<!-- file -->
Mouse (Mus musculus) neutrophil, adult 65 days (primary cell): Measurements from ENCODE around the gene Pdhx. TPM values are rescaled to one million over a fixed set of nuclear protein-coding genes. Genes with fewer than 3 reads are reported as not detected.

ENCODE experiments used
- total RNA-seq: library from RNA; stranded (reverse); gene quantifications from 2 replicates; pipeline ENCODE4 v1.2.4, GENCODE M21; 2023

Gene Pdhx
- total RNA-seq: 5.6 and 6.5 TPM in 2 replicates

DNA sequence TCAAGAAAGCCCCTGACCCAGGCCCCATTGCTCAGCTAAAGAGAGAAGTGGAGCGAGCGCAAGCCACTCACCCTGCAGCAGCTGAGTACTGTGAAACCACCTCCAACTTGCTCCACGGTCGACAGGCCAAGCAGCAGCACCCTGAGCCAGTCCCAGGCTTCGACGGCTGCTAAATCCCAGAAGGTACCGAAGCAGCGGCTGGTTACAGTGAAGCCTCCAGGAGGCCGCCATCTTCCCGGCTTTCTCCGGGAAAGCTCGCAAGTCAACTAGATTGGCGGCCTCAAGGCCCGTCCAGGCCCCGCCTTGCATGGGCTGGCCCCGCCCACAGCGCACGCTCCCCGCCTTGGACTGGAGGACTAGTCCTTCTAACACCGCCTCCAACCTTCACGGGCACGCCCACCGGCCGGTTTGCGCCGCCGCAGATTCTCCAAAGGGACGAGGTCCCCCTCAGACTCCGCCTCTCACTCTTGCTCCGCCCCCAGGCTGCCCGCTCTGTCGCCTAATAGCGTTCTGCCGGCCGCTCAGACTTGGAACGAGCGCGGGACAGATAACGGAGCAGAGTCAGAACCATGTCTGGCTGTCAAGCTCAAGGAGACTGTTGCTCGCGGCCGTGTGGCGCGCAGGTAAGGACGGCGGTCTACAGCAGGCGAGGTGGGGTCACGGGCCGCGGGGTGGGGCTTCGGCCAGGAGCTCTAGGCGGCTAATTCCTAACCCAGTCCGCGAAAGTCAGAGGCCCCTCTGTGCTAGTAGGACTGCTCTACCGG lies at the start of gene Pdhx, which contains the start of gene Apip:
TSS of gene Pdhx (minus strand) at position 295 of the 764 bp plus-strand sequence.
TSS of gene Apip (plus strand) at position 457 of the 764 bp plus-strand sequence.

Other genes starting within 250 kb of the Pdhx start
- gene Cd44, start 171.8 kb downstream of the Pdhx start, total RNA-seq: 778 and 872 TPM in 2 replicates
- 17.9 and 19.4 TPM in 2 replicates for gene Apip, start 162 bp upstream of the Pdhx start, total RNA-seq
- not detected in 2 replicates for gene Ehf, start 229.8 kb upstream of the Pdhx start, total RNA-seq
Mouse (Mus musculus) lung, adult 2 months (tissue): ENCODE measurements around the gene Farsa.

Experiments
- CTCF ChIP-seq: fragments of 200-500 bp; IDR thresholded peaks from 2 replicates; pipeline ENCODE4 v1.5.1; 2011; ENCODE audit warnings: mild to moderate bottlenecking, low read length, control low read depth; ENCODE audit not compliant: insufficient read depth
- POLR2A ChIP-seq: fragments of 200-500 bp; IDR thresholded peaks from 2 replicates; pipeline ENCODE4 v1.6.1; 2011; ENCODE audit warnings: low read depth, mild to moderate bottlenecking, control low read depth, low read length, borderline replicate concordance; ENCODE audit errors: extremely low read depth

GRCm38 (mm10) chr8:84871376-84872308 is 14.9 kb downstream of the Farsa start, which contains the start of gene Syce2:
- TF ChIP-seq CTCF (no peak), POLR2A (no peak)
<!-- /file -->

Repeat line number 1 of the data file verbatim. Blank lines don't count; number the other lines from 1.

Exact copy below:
Mouse (Mus musculus) neutrophil, adult 65 days (primary cell): Measurements from ENCODE around the gene Pdhx. TPM values are rescaled to one million over a fixed set of nuclear protein-coding genes. Genes with fewer than 3 reads are reported as not detected.